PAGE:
On Tuesday, a judge rejected Prince Harry’s attempt to pay for armed police guards.
The Prince’s taxpayer-funded guards were removed when he stepped down from his duties as the older king and moved to North America with his wife, Meghan Markle, in January 2020.
His legal battle with the Home Office over his right to free police protection continues when he visits the U.K.
It has also been revealed that the case has cost the British taxpayer more than £300,000.
The ruling comes amid a High Court trial in which he is suing the Mirror Group Newspapers over allegations of illegally collecting information.
Before that, he had paid KC and three other barristers to argue in court that his alternative offer to pay such guards should be reconsidered.
Allowing Harry to “buy” his police guards would create a two-tiered system that only rich people could take advantage of, the lawyers argued. High Court Judge Sir Martin Chamberlain refused to allow the Prince to apply for judicial review of the decision to reject his pay offer.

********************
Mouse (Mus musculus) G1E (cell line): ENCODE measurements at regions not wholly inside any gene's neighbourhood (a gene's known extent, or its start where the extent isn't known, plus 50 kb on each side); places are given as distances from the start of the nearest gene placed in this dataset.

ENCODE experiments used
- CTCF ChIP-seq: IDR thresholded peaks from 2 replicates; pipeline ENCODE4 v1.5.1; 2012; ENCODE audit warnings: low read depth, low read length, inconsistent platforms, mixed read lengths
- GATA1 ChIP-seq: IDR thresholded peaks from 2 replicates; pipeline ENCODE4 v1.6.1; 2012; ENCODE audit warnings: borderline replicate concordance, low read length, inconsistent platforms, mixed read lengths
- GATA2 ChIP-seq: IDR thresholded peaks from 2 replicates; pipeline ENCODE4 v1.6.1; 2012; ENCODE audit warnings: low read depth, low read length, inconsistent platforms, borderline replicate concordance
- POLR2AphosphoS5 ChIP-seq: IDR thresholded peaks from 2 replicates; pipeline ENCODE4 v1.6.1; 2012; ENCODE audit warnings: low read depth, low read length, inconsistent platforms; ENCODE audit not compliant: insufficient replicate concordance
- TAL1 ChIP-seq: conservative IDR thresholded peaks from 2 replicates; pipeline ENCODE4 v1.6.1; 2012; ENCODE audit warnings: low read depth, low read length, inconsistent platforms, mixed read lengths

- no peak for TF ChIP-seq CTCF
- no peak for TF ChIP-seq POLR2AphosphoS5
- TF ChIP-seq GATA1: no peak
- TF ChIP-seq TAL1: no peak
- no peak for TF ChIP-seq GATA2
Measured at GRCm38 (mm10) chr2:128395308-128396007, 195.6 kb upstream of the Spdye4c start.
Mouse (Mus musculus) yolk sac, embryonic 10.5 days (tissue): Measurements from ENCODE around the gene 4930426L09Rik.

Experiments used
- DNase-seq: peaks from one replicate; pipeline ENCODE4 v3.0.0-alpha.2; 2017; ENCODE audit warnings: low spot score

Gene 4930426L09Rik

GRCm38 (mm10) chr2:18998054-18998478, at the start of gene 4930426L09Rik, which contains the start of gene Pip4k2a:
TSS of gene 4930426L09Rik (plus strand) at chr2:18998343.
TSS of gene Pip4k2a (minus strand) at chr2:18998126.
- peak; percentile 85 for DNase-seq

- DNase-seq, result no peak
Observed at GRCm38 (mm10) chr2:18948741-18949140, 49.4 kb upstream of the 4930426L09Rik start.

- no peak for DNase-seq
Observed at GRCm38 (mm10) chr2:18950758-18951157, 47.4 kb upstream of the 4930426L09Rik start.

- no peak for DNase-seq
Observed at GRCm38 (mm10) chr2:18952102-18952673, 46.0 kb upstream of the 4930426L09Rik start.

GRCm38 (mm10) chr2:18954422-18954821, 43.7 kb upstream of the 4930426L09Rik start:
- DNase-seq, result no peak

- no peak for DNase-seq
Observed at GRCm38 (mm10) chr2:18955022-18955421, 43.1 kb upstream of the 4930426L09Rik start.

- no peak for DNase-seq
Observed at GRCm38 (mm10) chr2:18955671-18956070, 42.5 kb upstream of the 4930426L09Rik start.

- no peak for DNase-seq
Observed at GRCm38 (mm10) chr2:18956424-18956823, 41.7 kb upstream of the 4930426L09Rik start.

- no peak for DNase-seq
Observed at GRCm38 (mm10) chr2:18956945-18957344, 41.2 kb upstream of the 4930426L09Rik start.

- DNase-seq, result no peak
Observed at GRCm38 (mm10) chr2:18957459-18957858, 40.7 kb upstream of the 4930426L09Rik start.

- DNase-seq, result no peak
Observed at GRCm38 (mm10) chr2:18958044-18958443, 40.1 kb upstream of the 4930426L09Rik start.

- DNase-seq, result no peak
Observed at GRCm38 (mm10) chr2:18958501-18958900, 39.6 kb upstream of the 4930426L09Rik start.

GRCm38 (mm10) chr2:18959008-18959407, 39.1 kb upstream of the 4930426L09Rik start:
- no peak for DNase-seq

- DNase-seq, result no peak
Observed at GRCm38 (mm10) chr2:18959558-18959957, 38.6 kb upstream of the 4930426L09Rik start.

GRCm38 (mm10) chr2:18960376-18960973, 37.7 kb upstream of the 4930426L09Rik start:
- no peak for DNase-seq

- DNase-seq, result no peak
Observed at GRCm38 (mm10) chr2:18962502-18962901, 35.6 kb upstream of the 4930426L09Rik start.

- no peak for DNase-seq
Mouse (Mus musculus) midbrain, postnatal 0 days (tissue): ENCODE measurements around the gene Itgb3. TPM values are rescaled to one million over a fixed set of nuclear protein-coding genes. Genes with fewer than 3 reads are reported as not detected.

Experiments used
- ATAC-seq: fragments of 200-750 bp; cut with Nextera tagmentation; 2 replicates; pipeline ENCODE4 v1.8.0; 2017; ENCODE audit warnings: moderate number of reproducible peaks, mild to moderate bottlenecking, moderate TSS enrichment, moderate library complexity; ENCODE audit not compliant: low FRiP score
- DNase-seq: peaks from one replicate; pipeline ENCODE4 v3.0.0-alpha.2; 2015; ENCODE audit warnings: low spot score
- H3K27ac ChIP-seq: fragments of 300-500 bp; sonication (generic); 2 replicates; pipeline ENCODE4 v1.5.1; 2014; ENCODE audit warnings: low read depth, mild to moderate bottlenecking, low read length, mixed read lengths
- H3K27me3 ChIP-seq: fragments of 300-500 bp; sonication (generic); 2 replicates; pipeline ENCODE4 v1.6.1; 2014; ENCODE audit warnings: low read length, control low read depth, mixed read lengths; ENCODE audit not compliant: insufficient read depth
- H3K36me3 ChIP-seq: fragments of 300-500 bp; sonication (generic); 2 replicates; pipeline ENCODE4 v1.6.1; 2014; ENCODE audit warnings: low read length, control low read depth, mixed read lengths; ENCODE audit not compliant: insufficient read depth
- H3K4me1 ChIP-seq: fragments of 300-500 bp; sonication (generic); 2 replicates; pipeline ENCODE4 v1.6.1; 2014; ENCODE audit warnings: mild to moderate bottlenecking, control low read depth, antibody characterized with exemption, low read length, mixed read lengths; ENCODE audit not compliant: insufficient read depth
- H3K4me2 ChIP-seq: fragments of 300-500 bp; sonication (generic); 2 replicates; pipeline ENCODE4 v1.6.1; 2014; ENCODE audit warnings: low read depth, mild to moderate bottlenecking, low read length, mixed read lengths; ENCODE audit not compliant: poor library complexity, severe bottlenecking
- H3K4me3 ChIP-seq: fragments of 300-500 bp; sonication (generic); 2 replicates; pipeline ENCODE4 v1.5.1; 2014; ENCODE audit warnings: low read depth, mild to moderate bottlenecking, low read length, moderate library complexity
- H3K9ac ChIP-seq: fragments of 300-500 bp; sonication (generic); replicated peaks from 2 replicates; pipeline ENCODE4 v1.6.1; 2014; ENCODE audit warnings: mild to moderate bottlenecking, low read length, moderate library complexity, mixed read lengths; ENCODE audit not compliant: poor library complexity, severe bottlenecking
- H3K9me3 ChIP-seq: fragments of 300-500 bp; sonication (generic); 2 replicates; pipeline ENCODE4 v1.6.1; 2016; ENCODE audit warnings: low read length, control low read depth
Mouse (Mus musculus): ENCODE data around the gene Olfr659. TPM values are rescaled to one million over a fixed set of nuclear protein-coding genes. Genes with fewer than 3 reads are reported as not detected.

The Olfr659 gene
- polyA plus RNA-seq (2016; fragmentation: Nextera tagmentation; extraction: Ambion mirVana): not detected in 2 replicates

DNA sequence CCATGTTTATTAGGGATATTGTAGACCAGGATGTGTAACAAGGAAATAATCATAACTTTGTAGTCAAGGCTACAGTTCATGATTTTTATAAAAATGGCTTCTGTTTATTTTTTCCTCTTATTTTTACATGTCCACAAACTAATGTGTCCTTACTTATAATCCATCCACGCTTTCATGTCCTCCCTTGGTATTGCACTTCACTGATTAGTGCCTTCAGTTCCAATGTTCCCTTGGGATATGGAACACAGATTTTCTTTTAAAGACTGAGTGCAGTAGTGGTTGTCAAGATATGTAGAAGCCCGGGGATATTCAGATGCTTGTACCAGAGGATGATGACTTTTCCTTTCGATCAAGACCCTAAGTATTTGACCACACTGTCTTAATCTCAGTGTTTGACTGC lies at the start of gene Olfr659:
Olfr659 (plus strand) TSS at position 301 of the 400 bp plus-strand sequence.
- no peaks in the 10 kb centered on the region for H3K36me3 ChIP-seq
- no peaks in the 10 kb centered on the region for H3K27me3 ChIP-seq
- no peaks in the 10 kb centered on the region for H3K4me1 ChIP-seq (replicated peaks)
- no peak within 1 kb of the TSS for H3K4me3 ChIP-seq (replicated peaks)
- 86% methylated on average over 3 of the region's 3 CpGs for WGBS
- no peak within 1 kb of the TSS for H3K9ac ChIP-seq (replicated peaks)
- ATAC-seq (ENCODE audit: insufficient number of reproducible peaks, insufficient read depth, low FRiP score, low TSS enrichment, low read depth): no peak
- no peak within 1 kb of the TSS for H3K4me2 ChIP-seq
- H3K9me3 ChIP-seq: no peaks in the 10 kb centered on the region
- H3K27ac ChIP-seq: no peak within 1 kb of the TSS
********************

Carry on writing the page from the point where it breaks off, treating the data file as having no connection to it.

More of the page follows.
The judge also said that Prince’s lawyers had argued unsuccessfully that RAVEC had no right to reject his money and that the police commissioner should be asked to review it instead.
The police said that when they charge fees, such as security at soccer games, it is usually on private property and does not involve a potential exit from London. In addition, there are strict rules regarding firearms.
Prince Harry reportedly intends to challenge the government’s claim that he must pay the costs he incurred in his defense of last week’s case, which is expected to be at least £8,000.
In addition, he may appeal the court’s decision.